For around three decades, China grew at a pace that outpaced all other countries in the world, and eventually, the country became an economic powerhouse. Currently, the Chinese economy is the world’s second largest. However, the past year has been a disappointment due to the slowdown in growth; declining domestic demand and the highly damaging trade war with the United States. However, today, China released key economic data for the second quarter and although the headline figures were not particularly encouraging, the developments were cheered on by investors in Asia. It is indicative of the fact that the outlook for the Chinese economy has not been particularly that good over the recent months.
Even though the quarterly growth rate was the lowest in as many as 27 years, the data release managed to create genuine optimism among investors. The growth, however, was only 6.2% for the quarter and the economy is not entirely out of the slow growth at this point in time. The Shanghai Composite rose by 0.4%, while on the other hand, the Hang Seng Index of Hong Kong managed to gain as much as .22%. The rise in the Hong Kong index is particularly impressive since last week, the mega IPO from Budweiser’s Asian business was canned. However, in this regard, it is also important to add that the markets in Japan were closed on Monday. It is one of the biggest economies in Asia and the reaction of Japanese investors to the data would have been an interesting indication regarding the outlook for China. The ASX 200 in Australia gained as well and closed with a gain of .65%. Click here to know more from the forex brokers.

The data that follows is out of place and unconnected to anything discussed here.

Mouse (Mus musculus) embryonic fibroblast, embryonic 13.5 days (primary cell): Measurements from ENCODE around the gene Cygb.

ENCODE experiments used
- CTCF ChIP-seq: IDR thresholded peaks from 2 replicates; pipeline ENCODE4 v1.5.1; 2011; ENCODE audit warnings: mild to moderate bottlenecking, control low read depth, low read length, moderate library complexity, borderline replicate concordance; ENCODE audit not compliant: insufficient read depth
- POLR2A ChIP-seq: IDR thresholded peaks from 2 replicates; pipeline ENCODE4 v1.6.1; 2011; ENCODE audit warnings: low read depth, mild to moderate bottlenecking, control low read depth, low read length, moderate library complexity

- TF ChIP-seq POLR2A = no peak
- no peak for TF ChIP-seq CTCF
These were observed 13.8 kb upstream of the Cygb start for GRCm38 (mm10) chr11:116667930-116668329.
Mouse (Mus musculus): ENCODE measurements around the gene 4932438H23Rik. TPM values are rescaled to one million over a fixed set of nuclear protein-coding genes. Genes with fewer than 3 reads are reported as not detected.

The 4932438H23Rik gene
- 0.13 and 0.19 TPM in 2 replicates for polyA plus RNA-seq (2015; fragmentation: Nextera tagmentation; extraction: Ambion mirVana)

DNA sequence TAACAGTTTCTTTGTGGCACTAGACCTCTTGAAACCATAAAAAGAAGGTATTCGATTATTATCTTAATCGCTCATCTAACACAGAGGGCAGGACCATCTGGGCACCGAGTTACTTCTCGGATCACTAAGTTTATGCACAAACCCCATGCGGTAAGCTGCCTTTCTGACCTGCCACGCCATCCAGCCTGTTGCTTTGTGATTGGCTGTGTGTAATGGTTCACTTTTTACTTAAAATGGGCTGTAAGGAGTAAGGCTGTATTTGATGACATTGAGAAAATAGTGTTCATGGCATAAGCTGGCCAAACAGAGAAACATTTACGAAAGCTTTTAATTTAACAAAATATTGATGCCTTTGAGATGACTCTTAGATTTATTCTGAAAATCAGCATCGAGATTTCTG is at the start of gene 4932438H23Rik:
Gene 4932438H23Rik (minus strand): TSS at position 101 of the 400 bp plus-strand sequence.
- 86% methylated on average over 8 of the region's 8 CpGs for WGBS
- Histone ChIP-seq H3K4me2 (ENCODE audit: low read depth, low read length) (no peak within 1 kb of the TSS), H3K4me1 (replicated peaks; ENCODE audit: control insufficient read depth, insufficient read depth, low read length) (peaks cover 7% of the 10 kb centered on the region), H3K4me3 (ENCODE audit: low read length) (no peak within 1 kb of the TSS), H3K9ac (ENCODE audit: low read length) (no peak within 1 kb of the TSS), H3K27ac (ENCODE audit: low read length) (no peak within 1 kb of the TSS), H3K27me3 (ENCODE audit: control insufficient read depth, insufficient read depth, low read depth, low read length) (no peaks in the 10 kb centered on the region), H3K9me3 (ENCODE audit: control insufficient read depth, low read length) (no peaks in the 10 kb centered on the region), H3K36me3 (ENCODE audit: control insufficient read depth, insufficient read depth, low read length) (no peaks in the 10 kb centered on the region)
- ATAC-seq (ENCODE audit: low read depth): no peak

The figures that have been released are about the period starting from April and ending in June. According to many experts, China’s purported belt-tightening would be a tough balancing act considering the current growth rate of the economy. The chief investment officer at Eastspring Investments, Colin Graham stated, “We know that the Chinese economy is slowing, it’s rebalancing towards more domestic growth, away from the manufacturing. We see the authorities really sort of putting the brakes on the economy and then when it goes too far they’ll release the brakes.”